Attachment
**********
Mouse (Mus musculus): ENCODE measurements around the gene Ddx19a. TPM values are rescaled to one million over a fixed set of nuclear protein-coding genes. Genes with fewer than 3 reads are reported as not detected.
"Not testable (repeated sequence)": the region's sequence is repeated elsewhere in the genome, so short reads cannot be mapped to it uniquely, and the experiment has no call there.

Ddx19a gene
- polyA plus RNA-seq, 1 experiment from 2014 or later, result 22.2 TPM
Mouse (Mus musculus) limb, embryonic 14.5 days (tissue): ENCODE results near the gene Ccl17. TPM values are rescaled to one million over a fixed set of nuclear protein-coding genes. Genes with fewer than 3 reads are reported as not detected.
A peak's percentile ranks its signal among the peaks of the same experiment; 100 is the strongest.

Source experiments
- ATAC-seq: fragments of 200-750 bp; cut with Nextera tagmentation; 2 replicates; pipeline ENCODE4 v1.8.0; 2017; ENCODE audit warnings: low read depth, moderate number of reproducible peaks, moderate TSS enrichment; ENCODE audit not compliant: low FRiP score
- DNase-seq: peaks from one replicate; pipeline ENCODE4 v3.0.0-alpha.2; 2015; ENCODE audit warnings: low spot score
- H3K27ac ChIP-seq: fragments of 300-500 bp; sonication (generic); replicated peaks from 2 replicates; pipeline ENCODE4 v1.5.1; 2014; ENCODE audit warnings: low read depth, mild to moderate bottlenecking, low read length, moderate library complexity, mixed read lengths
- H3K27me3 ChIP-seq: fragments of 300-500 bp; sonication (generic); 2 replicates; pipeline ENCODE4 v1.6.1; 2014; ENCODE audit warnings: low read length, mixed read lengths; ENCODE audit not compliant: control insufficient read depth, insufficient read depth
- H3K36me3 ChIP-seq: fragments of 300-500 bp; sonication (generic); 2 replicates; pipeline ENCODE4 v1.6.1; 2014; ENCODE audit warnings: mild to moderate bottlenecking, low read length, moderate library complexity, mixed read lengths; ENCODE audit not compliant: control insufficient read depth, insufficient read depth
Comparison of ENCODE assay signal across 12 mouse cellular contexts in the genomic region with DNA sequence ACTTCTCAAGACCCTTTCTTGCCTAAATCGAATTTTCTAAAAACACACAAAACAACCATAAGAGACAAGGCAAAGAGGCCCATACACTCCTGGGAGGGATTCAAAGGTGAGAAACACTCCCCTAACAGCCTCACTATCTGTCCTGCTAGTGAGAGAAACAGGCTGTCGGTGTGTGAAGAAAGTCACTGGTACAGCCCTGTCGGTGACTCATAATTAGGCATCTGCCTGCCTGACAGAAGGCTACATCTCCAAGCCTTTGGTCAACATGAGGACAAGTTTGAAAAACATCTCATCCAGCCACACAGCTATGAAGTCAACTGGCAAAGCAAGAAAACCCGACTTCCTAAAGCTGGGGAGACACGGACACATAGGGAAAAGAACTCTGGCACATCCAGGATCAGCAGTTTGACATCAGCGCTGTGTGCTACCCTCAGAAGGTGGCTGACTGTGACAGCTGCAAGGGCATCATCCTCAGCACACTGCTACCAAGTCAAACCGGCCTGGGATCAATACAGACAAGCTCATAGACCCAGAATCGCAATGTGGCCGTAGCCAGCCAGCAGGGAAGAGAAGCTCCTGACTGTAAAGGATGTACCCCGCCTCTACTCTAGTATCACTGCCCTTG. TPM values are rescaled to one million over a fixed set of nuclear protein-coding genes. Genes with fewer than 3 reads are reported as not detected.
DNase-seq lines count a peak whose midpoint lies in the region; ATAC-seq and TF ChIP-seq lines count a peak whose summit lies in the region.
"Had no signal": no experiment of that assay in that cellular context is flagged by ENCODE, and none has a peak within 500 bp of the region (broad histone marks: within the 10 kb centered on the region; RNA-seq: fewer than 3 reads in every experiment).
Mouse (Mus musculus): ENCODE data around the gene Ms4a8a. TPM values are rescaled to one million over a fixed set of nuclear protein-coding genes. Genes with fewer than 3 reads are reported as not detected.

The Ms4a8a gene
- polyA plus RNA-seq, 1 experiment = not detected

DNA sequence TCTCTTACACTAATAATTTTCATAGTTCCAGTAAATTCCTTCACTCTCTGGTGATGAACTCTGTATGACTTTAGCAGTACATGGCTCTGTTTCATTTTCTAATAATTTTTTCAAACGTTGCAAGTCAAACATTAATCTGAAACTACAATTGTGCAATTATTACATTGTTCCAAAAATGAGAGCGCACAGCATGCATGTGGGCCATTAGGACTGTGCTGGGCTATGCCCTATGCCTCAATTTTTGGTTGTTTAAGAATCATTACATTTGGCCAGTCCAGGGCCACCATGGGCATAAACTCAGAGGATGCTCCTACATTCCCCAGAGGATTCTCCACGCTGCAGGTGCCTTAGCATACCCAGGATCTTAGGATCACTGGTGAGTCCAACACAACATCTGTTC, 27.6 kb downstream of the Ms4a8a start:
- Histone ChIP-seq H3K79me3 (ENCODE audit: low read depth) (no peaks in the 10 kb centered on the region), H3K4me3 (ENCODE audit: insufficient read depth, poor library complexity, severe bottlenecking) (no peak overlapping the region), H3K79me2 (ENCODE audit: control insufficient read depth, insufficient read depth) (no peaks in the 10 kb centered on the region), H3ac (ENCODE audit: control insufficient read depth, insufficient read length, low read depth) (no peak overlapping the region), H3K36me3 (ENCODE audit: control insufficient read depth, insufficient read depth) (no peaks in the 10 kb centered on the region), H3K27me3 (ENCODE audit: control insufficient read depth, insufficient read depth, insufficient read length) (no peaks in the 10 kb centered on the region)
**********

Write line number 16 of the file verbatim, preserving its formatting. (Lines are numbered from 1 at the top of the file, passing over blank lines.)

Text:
Mouse (Mus musculus): ENCODE data around the gene Ms4a8a. TPM values are rescaled to one million over a fixed set of nuclear protein-coding genes. Genes with fewer than 3 reads are reported as not detected.